How the world's top athletes are keeping fit in lockdown

2016 Rio Olympics - Rowing - Preliminary - Men's Pair Heats - Lagoa Stadium - Rio De Janeiro, Brazil - 06/08/2016. Anders Weiss (USA) of USA and Nareg Guregian (USA) of USA compete. REUTERS/Carlos Barria FOR EDITORIAL USE ONLY. NOT FOR SALE FOR MARKETING OR ADVERTISING CAMPAIGNS. - RIOEC861553SW

American rower Anders Weiss competes at the 2016 Rio Olympics. Image: REUTERS/Carlos Barria

Charlotte Beale
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Staying at home is a challenge for all of us. When you are an elite athlete used to daily training sessions with your team, isolation brings particular challenges.

In March, the 2020 Tokyo Olympics were postponed to 2021. Then in late April, Japan’s Prime Minister Shinzo Abe said it would be “impossible to hold the Games in such a complete form unless the coronavirus pandemic is contained”, emphasising that the health and safety of athletes was paramount. The International Olympic Committee supported his comments, while continuing to plan for 2021, under the guidance of the World Health Organization.


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What does this mean for the 14,000 sportsmen and women who have spent the last four years preparing?

Anders Weiss is an US Olympic rower. He competed in the men's coxless pair event at Rio in 2016, and was looking forward to team selection for Tokyo 2020 when the postponement was announced.

“The biggest challenge is the mental aspect", he said.

"With this training, you put a hold on life, and that's definitely very difficult to do. I went to Rio in 2016. After that I had to sit down and say: can I do another four years of rowing? That's a very, very hard decision to make, because it's four years of your life.

"My weekends are training, going to sleep, training, going to sleep. It's a lifestyle we choose and I personally like it, but you sacrifice a lot. And to have another year of that - it’s tough. Financially, mentally, socially - some people just aren't going to be able to do it.

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"In March, you go from saying, OK, you only have to train for three more months, you're peaking physically, you're peaking emotionally, you're peaking mentally - it's very hard to come down from that. We're all peaking pretty well, and then all of a sudden, it's postponed for a year. So what do you do?”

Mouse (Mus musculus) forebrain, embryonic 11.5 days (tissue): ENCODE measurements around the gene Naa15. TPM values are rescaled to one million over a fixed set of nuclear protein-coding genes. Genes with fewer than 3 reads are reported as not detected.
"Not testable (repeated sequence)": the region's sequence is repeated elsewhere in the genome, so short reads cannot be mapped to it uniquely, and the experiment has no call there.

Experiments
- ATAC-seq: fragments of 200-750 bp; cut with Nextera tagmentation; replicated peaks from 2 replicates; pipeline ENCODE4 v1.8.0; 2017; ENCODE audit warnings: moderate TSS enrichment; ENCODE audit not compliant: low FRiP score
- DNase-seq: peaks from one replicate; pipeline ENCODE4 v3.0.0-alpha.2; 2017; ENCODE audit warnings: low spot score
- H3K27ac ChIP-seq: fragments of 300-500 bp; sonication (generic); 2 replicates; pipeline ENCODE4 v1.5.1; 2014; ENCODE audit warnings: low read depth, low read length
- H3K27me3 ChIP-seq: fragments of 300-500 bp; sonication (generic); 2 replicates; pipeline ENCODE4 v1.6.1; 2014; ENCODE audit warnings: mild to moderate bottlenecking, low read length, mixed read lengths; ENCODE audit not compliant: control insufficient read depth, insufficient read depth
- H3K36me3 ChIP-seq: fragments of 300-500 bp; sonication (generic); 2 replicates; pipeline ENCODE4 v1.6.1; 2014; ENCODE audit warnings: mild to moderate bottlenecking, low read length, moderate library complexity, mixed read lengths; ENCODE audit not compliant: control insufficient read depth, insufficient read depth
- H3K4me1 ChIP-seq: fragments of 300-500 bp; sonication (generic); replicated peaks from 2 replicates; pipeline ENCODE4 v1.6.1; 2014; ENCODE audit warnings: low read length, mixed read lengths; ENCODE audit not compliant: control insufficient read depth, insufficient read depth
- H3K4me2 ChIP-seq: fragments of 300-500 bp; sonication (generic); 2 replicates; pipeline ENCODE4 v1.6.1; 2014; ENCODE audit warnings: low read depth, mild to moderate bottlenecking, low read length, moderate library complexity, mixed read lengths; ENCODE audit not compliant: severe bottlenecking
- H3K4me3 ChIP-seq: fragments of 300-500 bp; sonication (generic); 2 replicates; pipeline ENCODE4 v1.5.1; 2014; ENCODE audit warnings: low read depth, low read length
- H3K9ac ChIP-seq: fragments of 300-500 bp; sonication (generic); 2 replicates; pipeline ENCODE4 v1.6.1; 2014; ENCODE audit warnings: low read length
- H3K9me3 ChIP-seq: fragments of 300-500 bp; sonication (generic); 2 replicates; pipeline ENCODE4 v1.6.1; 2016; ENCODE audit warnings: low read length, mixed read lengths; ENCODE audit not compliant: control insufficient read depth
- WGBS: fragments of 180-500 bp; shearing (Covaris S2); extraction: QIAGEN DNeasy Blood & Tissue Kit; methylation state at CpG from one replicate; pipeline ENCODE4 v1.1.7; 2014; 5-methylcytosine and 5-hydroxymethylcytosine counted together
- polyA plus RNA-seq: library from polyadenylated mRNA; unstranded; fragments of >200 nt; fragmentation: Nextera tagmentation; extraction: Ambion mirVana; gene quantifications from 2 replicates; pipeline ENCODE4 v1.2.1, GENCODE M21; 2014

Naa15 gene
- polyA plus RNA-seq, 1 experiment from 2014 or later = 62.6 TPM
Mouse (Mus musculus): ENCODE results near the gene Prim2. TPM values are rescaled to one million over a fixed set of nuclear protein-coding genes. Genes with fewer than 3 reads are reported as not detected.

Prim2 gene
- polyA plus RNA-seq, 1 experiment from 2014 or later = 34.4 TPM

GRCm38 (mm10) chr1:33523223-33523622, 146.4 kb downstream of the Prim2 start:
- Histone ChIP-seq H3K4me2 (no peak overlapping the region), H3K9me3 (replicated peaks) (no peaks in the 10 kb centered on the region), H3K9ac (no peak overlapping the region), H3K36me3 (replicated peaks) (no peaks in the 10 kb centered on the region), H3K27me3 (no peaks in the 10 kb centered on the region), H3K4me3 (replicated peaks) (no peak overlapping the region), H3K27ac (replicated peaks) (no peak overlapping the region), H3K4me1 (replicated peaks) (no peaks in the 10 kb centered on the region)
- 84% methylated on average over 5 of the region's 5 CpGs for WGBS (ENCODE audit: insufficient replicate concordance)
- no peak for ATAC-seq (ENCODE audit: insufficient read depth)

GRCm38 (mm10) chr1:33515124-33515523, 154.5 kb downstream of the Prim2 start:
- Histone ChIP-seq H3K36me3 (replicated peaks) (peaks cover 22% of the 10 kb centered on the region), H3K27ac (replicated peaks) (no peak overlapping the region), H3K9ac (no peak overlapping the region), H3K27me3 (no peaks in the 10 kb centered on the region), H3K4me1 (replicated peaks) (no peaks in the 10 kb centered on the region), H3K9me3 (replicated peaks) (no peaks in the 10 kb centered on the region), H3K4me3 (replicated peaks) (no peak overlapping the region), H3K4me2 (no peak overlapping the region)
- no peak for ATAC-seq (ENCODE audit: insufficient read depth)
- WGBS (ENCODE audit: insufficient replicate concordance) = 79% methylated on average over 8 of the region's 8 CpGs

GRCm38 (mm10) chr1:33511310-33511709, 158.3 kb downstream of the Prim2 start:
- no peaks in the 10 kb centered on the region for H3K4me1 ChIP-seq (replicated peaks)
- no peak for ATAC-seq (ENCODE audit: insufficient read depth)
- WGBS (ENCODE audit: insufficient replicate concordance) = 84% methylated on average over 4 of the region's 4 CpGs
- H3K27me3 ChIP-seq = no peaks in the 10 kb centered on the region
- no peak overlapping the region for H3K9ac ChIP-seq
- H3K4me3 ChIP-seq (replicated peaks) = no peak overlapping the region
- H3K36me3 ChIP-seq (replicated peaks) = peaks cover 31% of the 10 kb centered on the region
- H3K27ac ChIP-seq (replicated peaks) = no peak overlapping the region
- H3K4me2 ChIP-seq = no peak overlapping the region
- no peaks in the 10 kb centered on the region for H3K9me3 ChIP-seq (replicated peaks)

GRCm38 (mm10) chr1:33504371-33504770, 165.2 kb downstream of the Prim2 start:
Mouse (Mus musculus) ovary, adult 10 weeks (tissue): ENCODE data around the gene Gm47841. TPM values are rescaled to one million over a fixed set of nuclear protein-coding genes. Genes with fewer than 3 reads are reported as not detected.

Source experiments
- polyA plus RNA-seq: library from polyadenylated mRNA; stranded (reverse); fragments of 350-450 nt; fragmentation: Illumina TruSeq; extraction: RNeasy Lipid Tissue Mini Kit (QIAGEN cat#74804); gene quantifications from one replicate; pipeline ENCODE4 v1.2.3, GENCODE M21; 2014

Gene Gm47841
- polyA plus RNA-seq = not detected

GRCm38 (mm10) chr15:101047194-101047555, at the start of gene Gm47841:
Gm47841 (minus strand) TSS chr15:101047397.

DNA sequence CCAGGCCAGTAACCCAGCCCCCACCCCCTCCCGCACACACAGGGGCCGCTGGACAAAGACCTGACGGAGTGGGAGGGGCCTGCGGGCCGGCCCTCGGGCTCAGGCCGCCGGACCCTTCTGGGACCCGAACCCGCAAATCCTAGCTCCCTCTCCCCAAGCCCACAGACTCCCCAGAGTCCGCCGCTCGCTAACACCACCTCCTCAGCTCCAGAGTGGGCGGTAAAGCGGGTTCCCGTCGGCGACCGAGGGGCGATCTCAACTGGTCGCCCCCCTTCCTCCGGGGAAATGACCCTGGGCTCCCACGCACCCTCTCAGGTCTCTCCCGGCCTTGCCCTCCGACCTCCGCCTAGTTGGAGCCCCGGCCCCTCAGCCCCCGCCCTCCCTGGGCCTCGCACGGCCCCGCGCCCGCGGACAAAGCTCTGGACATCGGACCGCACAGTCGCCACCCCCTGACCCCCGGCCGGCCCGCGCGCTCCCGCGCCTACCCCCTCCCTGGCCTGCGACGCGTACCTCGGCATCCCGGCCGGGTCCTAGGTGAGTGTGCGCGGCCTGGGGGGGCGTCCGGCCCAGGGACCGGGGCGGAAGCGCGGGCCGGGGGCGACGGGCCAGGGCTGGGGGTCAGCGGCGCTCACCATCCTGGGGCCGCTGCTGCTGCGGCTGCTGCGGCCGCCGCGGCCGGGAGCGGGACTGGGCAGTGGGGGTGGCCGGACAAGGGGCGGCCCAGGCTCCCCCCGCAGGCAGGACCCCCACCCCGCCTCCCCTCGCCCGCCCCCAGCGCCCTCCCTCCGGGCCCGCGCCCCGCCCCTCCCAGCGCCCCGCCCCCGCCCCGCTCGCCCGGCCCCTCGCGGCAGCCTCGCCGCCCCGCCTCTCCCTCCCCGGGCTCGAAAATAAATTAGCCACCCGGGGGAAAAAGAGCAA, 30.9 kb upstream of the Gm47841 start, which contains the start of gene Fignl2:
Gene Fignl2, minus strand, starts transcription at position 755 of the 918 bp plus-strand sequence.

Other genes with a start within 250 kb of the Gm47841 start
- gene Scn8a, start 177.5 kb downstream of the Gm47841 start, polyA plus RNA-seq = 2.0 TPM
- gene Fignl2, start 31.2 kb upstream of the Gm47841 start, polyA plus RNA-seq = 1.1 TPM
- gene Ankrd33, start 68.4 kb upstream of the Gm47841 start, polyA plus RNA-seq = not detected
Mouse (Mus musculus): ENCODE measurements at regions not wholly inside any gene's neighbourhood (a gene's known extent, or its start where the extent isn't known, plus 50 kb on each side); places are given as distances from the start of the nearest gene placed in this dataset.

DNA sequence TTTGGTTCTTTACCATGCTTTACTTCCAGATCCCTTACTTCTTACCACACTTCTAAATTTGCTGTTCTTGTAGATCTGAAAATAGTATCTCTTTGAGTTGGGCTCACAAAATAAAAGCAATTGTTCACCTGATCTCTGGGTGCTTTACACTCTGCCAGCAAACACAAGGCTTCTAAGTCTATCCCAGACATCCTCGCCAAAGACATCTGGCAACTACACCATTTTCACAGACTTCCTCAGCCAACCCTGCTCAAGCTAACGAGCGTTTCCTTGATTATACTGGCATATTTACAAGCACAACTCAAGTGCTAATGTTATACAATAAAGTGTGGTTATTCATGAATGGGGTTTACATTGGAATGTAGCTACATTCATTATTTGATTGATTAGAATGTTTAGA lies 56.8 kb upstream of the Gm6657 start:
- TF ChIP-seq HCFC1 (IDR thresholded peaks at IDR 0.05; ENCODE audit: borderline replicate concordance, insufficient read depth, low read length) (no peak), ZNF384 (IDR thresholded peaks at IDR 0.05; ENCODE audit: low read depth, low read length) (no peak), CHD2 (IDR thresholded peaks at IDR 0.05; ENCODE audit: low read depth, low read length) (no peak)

Anders is keeping fit on his rowing machine in lockdown. His team post their daily training times on a shared Google document, to keep up with each other’s progress.

And throughout the pandemic, athletes across the world have come up with inventive ways to stay fit.

Dutch Olympic swimmer Sharon van Rouwendaal ties a rope round her waist so she can use her paddling pool like a water treadmill.


German gymnast Clara Neumann turned her parents’ garden into a gymnasium, complete with balance beam.

Clara Neumann, gymnast for Dresdner SC, trains in her parent's garden. Image: REUTERS/Matthias Rietschel

And Swiss skiier Andri Ragettli built a parkour course in his apartment.


Lockdowns are slowly lifting, but many countries have a way to go before large team training sessions resume.

While in Spain, adults are now allowed to exercise outside the home for the first time in seven weeks, they must do it before 10am or after 8pm. In Italy, people can now exercise without having to stay in a 200m radius of their home - but team sports remain banned. And across the world, gyms, swimming pools and training grounds are still shut.

But Anders says many of his teammates and competitors are doing their best, despite the challenges.

“I don't think anyone's taking a long break or letting it hold them down for too long”, he said.

“And if I'm able to make it, and then if I'm able to win a medal, it'll be a great story to tell!”

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